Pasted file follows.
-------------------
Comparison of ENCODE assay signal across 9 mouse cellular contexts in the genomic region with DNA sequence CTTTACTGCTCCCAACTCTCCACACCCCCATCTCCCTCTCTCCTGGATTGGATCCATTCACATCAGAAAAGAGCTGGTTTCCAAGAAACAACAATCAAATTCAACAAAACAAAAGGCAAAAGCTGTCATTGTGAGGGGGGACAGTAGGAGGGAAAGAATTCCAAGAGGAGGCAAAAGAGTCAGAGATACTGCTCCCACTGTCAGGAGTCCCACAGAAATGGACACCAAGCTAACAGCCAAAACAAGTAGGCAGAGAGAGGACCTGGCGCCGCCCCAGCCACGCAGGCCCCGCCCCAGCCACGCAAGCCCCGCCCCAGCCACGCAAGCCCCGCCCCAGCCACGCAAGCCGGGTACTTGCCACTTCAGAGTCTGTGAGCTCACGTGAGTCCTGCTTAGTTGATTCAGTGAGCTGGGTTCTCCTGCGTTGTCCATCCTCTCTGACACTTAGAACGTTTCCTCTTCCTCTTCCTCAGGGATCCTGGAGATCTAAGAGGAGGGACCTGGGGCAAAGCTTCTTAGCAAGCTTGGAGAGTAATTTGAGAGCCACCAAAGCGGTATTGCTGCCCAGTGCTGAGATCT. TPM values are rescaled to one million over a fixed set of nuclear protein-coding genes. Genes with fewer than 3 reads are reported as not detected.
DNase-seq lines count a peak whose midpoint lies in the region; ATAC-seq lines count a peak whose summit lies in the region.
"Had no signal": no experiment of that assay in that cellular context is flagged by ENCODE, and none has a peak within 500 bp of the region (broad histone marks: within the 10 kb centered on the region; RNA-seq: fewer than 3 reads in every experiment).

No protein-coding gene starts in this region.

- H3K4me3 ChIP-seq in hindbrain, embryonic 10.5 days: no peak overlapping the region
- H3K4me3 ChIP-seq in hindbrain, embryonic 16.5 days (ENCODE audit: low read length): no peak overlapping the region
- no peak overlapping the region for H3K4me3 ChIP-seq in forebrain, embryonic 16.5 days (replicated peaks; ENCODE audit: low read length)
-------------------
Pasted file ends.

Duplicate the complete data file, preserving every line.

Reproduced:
Comparison of ENCODE assay signal across 9 mouse cellular contexts in the genomic region with DNA sequence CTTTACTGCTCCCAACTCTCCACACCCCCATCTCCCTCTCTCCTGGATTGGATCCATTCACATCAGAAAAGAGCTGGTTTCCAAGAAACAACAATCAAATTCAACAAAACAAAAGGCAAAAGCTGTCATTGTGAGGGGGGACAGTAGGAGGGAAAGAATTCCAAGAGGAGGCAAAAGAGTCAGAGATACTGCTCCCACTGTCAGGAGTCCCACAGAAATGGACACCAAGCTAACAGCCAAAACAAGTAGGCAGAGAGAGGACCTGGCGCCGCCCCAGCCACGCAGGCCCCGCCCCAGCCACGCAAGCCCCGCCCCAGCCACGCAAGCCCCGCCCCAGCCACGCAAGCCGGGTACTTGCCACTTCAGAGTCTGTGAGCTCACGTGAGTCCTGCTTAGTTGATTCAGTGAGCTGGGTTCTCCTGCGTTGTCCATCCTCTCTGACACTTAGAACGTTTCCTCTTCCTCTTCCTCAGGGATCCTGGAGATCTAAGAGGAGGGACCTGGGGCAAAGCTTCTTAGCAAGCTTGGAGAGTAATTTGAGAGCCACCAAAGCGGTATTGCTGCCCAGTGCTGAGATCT. TPM values are rescaled to one million over a fixed set of nuclear protein-coding genes. Genes with fewer than 3 reads are reported as not detected.
DNase-seq lines count a peak whose midpoint lies in the region; ATAC-seq lines count a peak whose summit lies in the region.
"Had no signal": no experiment of that assay in that cellular context is flagged by ENCODE, and none has a peak within 500 bp of the region (broad histone marks: within the 10 kb centered on the region; RNA-seq: fewer than 3 reads in every experiment).

No protein-coding gene starts in this region.

- H3K4me3 ChIP-seq in hindbrain, embryonic 10.5 days: no peak overlapping the region
- H3K4me3 ChIP-seq in hindbrain, embryonic 16.5 days (ENCODE audit: low read length): no peak overlapping the region
- no peak overlapping the region for H3K4me3 ChIP-seq in forebrain, embryonic 16.5 days (replicated peaks; ENCODE audit: low read length)